We are all well aware that labor and delivery cause pain. Despite this expectation, it’s hard to know what it will feel like and what you may need to cope until you are in the thick of it. Because of this, it’s helpful to think about what pain management techniques, both non-pharmacologic and pharmacologic, are available to you before you are actually in labor.
The early phase of labor, from the onset of contractions to about 5-6 centimeters of dilation, can last hours to days. During this stage, most obstetric providers recommend care at home with use of conservative measures like warm baths, heating pad use, stretching and movement. When labor becomes more intense and dilation begins occurring more quickly, this is typically when you would make your way to the hospital to prepare for birth.
Non pharmacologic techniques remain an option for you once you are in the hospital. Our nurses are well versed in the use of birthing balls, movement and position changes to support labor progress and pain management, and counter pressure techniques. Some of the labor rooms at WakeMed also have tubs for hydrotherapy.
Certain breath work and mind body techniques can also be quite effective. Many birthing classes will provide instructions on these methods, and there are specific programs like Lamaze and Hypnobirthing that can provide additional guidance.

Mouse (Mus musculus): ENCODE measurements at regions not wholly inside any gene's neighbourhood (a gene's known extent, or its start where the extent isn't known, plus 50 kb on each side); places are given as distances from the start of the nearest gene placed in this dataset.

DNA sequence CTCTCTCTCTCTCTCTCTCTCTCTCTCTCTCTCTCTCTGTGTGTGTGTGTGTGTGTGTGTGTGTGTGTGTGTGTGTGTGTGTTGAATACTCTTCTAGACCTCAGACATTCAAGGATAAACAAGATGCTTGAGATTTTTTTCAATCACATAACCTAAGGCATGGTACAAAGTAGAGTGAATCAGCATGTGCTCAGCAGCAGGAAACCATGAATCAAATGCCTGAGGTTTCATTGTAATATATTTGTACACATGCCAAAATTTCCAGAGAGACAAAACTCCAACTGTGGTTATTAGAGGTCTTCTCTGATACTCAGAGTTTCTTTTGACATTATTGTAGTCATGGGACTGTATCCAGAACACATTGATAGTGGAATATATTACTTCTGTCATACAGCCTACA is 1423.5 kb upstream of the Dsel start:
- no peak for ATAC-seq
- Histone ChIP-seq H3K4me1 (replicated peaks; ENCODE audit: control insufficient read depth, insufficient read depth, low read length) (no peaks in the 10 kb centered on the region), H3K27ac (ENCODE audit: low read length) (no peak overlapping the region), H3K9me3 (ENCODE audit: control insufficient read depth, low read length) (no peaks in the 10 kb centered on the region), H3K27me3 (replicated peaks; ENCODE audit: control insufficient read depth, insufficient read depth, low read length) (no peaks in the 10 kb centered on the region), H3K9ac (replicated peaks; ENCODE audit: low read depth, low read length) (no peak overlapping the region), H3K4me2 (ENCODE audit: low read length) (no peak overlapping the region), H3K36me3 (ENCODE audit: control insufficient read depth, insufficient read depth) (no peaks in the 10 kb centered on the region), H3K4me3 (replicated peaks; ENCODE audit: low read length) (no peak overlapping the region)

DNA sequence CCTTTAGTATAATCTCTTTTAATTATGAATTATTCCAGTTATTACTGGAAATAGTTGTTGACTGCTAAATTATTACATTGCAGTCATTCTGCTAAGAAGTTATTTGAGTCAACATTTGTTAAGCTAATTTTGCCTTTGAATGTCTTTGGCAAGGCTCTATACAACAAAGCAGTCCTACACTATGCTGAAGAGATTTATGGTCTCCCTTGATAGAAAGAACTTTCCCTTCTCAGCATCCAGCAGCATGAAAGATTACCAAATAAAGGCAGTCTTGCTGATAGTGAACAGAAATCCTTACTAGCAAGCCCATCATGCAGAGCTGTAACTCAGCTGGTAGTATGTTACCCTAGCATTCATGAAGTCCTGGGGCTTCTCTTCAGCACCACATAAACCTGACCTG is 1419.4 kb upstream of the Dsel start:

Continuous labor support has been shown to improve birth outcomes, including pain. So be it your partner, a family member or friend, a doula, or a combination of these figures – having supportive people by your side during labor and delivery is highly important.
The use of medication through your IV can provide short term pain relief. At WakeMed we typically use the opioid medication fentanyl for labor pain management for patients who desire this method. Fentanyl is a strong medication, so to ensure mom and baby are safe, we typically monitor mom and baby continuously when fentanyl is being used, and try to avoid dosing close to the time of delivery, as opioids can depress an infants respiratory drive (which can lead to need for breathing support after birth). Inhaled nitrous oxide is another short acting option. This is a safe pain management method available at WakeMed for patients to self administer during labor.
Epidural is the most common method of labor pain management in the United States, and a popular choice amongst our patients. Epidurals deliver anesthetic and opioid medications to the fluid surrounding the nerves that supply the lower body. This provides excellent pain relief in the area where you need it, with less systemic absorption that could affect your baby. Epidural placement involves an anesthesiologist introducing a small plastic catheter into your lower back through a needle, through which medication can be delivered to the nerves continuously over time. So you can really have the epidural placed at any point in your labor process (provided you can sit still for the placement), without fear that the pain relief will “wear off.”
Hodnett ED, Gates S, Hofmeyr GJ, Sakala C. Continuous support for women during childbirth. Cochrane Database of Systematic Reviews 2013, Issue 7. Art. No.: CD003766. DOI: 10.1002/14651858.CD003766.pub5. Accessed 11 June 2023.